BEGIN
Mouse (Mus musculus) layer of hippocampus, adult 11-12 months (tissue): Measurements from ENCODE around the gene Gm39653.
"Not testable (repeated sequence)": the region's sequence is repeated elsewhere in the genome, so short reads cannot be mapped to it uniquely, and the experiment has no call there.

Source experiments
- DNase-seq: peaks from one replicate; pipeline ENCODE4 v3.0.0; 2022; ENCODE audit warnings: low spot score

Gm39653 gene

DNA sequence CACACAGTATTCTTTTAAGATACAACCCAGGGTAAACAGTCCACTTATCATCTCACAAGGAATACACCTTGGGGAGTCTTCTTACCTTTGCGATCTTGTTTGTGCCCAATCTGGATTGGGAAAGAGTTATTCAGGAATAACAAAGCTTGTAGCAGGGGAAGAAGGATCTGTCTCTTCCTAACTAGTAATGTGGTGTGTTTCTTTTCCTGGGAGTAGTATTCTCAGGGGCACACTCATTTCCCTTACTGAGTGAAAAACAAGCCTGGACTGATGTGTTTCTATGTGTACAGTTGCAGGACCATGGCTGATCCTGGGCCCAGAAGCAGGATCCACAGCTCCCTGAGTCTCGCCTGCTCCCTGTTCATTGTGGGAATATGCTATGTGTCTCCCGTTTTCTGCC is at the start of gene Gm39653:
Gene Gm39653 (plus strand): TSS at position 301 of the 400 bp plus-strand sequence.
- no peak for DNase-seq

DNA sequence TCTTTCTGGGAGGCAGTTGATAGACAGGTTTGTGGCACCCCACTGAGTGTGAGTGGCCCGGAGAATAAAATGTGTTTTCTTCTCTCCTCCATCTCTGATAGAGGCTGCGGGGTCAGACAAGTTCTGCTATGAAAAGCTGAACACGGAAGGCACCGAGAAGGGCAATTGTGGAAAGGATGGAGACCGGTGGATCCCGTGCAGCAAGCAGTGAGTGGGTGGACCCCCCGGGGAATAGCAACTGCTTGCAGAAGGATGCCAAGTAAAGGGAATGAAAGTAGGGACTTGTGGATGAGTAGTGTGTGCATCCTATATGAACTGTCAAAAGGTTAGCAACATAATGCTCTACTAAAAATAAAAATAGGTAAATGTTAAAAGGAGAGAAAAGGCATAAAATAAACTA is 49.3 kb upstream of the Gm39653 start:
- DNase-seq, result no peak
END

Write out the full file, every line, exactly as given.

Mouse (Mus musculus) layer of hippocampus, adult 11-12 months (tissue): Measurements from ENCODE around the gene Gm39653.
"Not testable (repeated sequence)": the region's sequence is repeated elsewhere in the genome, so short reads cannot be mapped to it uniquely, and the experiment has no call there.

Source experiments
- DNase-seq: peaks from one replicate; pipeline ENCODE4 v3.0.0; 2022; ENCODE audit warnings: low spot score

Gm39653 gene

DNA sequence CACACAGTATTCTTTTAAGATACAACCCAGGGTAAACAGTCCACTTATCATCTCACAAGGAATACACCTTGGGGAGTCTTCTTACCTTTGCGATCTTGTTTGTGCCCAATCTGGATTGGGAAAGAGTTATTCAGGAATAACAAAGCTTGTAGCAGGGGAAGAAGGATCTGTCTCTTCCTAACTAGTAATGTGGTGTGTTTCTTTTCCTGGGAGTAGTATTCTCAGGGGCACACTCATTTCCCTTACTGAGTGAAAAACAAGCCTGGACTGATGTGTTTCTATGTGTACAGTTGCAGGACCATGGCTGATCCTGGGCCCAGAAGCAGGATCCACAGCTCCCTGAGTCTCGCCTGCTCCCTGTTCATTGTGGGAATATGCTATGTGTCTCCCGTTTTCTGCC is at the start of gene Gm39653:
Gene Gm39653 (plus strand): TSS at position 301 of the 400 bp plus-strand sequence.
- no peak for DNase-seq

DNA sequence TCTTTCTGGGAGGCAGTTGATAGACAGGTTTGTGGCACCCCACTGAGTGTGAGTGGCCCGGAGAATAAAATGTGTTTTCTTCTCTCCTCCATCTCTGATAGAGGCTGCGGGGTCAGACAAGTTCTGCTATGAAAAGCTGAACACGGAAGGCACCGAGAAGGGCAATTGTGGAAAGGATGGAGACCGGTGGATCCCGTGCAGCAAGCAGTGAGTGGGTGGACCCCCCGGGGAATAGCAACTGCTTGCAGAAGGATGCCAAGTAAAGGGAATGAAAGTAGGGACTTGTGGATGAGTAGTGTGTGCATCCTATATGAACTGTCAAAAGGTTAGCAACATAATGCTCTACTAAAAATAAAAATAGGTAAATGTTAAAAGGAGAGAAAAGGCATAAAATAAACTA is 49.3 kb upstream of the Gm39653 start:
- DNase-seq, result no peak